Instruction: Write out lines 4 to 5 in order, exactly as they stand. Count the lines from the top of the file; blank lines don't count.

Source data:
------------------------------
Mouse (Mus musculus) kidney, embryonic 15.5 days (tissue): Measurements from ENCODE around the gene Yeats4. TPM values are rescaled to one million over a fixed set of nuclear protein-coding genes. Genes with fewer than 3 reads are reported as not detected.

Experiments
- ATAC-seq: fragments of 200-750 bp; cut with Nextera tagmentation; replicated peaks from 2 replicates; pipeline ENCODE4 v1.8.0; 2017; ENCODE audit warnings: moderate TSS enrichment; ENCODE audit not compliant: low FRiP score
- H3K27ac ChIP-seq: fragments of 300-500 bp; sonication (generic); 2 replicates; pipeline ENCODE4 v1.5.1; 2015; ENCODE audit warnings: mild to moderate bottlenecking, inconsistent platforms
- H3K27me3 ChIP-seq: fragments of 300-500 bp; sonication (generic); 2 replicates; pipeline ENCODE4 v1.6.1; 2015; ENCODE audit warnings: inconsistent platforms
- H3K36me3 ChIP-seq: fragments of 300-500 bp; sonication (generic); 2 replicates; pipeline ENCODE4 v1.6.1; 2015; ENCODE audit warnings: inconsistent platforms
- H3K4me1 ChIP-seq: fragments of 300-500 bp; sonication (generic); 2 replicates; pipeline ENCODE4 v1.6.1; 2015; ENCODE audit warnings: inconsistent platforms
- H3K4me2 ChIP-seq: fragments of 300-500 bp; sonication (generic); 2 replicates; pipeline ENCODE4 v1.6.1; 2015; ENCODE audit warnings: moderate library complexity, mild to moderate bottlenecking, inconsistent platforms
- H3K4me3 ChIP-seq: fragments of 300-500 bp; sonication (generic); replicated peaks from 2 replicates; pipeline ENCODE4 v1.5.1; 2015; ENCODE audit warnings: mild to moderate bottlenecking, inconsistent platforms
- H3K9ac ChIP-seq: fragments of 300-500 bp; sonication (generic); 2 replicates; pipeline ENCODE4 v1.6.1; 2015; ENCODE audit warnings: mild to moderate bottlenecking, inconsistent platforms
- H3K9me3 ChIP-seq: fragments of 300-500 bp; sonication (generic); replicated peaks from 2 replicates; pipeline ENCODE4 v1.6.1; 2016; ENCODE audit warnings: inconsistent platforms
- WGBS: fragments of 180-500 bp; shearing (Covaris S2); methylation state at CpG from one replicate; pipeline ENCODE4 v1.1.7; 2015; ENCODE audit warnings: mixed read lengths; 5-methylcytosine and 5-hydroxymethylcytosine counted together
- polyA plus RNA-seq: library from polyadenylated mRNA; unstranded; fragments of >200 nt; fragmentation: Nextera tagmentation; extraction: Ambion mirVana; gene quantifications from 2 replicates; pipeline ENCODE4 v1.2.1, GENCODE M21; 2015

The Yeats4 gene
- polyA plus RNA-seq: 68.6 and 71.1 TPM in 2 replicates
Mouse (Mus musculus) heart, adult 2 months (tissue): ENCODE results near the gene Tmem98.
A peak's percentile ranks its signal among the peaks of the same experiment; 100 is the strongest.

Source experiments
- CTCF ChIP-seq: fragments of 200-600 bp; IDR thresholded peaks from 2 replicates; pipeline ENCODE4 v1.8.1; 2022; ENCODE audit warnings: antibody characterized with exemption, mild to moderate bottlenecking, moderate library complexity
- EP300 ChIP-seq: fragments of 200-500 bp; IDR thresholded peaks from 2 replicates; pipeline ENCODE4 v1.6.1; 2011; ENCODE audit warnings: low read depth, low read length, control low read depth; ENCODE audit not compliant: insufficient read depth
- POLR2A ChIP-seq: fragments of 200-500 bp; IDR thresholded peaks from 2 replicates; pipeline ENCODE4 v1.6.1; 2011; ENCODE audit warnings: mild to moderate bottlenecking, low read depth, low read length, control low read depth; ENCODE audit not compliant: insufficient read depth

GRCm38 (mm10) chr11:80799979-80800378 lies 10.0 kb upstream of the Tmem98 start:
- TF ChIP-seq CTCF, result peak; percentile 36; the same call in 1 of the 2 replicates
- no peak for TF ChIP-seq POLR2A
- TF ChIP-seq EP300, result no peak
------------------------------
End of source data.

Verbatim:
- H3K27ac ChIP-seq: fragments of 300-500 bp; sonication (generic); 2 replicates; pipeline ENCODE4 v1.5.1; 2015; ENCODE audit warnings: mild to moderate bottlenecking, inconsistent platforms
- H3K27me3 ChIP-seq: fragments of 300-500 bp; sonication (generic); 2 replicates; pipeline ENCODE4 v1.6.1; 2015; ENCODE audit warnings: inconsistent platforms